DRI - Darden Restaurants, Inc. – Options strategists are feasting on near-term call and put options on the operator of eateries such as Red Lobster and Olive Garden ahead of the firm’s second-quarter earnings report, which is scheduled for release before the market opens on Tuesday. Shares in Darden Restaurants rallied as much as 1.6% during the session to touch an intraday high of $50.67. The impending earnings announcement as well as increased demand for options on the stock lifted Darden’s overall reading of options implied volatility 12.0% to 33.20% as of 12:40pm in New York. Investors expecting shares to shatter the current 52-week high of $50.83 by January 2011 expiration scooped up in-the-money call options. It looks like bulls purchased roughly 2,000 now in-the-money calls at the January 2011 $50 strike for an average premium of $1.92 per contract. Call buyers are prepared to profit should shares in Darden Restaurants jump 2.5% over today’s high of $50.67 to surpass the average breakeven price on the calls at $51.92 by January expiration day. Meanwhile, traders wary that shares of the underlying stock may slip following earnings picked up roughly 1,800 puts at the same January 2011 $50 strike for an average premium of $1.76 each. Put buyers at this strike are poised to profit in the event that the restaurant operator’s shares decline 4.8% to trade below the effective breakeven point on the downside at $48.24 by expiration next month.
AKS - AK Steel Holding Corp. – Options activity on the steel producer today suggests one strategist expects shares in AK Steel Holding Corp. to remain range-bound over the next six months to June 2011 expiration. AK Steel’s shares fell as much as 3.4% during the first half of the trading session to touch down at an intraday low of $15.72. The steel maker’s shares rallied sharply at the end of last week, rising 14.3% from Wednesday’s closing price of $14.42 to Friday’s high of $16.48. But, the sale…
Usually when I can’t think of what to write it helps me to go over our virtual portfolios so I started this morning reviewing the Buy List but I didn’t get far because it was silly. Of 43 plays on the buy list, 39 are doing well – too well in fact to the point where it’s hard for me, in good conscience, not to say let’s kill the whole thing and get back to cash as we’re up about 20% in 2 months and that’s just ridiculous – most people would call that a good year and go on vacation.
The Buy List was 100% bullish and we did catch a good bottom on our early February entries. I was gung ho bullish then because I felt comfortable that the 10,000 line on the Dow would prevail and that we were good for a run back to the top (10,700), following, more or less, the pattern we had in 2004 (see original post for charts). Well that’s pretty much what’s happened since then but that’s not making me happy because I see no reason we won’t complete that pattern and begin falling off a cliff shortly.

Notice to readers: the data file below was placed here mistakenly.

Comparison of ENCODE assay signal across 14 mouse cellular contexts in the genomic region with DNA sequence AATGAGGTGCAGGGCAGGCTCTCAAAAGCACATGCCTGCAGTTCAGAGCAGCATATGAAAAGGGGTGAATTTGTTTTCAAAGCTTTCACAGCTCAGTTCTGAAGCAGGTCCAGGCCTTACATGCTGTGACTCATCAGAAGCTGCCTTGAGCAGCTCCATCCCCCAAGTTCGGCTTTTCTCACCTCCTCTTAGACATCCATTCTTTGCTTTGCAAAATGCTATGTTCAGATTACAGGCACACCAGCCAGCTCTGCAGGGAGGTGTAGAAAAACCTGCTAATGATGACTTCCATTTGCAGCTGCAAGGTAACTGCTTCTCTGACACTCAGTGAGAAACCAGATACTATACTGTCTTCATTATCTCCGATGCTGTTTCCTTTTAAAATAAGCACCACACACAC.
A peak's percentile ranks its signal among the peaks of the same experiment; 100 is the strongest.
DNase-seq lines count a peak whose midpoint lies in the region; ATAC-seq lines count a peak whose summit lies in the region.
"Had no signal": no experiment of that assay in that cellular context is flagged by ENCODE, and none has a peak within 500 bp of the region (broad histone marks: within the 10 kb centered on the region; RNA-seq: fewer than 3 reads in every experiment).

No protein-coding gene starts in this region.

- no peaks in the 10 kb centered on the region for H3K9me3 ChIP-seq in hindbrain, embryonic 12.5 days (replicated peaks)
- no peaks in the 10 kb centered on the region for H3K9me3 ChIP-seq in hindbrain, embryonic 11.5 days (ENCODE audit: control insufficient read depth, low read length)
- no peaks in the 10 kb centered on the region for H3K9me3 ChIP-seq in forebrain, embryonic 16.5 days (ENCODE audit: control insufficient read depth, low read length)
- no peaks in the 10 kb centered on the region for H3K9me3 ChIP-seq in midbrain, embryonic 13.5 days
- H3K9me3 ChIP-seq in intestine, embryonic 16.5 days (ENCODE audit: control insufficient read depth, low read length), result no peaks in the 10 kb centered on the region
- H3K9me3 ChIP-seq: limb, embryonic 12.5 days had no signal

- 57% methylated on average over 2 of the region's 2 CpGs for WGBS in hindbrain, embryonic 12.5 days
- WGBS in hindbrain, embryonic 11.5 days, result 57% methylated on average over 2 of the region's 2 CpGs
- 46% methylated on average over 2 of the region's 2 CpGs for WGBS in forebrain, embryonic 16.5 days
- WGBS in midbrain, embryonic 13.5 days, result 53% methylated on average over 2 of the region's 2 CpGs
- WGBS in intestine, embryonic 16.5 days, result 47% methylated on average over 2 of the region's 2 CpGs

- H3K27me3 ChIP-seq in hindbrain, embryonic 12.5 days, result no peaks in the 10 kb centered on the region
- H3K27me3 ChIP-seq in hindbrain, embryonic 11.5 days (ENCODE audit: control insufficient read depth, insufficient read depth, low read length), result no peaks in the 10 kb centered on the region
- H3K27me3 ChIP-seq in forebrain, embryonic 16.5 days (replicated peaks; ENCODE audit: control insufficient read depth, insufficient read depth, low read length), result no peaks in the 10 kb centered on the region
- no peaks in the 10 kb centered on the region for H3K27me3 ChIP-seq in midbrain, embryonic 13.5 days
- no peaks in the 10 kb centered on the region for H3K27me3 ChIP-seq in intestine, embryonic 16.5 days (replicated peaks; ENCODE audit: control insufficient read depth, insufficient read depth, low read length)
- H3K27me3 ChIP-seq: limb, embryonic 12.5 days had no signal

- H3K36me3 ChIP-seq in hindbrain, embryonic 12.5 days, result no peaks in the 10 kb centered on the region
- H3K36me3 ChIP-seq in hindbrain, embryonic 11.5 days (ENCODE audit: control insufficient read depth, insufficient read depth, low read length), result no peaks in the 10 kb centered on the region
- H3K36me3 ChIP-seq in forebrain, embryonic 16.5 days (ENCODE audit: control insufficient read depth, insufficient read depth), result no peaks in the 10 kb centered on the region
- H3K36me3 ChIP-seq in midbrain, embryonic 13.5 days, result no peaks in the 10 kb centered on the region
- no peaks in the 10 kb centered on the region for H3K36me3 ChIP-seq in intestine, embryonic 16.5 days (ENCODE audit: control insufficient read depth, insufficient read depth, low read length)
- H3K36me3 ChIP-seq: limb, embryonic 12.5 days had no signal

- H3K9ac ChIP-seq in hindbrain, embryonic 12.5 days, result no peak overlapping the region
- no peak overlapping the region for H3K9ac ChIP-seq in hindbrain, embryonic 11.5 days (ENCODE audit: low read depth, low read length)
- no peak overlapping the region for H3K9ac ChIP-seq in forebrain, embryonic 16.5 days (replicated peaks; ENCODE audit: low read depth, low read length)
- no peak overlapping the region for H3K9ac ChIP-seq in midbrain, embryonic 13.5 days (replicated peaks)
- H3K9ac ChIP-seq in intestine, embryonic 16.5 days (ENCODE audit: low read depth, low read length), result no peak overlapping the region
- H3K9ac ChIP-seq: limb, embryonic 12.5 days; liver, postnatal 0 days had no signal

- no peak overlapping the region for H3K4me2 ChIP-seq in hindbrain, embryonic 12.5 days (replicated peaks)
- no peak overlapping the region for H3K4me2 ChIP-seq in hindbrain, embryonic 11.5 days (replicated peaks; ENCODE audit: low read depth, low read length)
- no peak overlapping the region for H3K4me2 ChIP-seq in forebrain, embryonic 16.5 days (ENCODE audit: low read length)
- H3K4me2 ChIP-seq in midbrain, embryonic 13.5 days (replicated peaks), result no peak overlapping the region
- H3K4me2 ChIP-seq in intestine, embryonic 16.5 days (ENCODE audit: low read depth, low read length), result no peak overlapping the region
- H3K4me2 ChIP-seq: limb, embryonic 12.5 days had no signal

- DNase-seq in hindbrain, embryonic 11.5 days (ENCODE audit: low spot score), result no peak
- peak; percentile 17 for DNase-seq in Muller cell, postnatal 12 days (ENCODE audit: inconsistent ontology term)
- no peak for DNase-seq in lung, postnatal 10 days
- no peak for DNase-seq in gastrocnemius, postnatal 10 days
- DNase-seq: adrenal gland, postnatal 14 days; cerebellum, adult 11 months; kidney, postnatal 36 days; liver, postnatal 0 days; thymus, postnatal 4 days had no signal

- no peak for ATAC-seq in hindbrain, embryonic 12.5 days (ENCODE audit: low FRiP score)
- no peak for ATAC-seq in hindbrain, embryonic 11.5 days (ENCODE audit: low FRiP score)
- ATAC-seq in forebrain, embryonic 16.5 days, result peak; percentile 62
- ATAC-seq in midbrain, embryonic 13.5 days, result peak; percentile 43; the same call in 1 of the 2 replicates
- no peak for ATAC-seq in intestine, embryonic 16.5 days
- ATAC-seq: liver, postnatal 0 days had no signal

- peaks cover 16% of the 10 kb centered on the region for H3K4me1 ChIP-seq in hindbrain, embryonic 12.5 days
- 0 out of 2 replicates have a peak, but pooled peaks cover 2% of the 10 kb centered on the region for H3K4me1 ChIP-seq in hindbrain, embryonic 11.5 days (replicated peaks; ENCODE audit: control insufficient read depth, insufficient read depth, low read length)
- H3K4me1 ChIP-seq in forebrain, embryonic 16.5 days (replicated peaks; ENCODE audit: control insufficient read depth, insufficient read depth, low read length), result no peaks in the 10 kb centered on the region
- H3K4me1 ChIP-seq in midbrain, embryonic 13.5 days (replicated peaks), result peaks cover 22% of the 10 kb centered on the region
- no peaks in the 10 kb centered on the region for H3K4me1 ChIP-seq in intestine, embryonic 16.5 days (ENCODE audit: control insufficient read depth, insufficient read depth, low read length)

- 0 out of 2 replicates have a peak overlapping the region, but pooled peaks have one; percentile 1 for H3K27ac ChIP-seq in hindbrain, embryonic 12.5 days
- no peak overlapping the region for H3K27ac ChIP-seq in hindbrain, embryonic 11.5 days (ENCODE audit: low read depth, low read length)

As you all know, I’m not a big fan of TA, or patterns for that matter but the reason I started looking for patterns was to try to get a handle on how long market could really keep going up before falling victim to exhaustion. To me it seemed we weren’t at that point on Feb 6th but now that we’ve put in that big push back up – if we can’t punch up to new highs on all our indexes then I do think it’s time for the markets to take a break.
Clearly I’ve been too bearish for the past couple of weeks and we are now 224 points over 10,400 on the Dow which is where I turned bearish as the January data made me lose faith in our ability to get back to 10,700. I should have stuck to the TA because we’re a lot closer to 10,700 than we are to 10,400. With the Russell and Nasdaq exploding to their own new highs. You can see though, from the above chart, why I do want to wait to see the NYSE, Dow and S&P confirm this move up – it’s not far now!…
Wow, did the dollar move down this week! It dropped more than it has in quite a while. It fell 1.3mg gold, or 0.1g silver.
Gold and silver bugs of course are excited, as they look at it as the prices of the metals going up $55 and 72 cents respectively. The collapse of what most think of as money—including especially said gold and silver bugs—is great fun and profitable. At least if you’re short the dollar.
By the way, when we say the dollar fell we do not mean in terms of its derivatives such as euro, pound, yuan, and so on. We’re well aware that the dollar index fell from 99.6 to 97. The euro and other currencies are no more suitable for measuring the dollar, than, well the dollar is to me...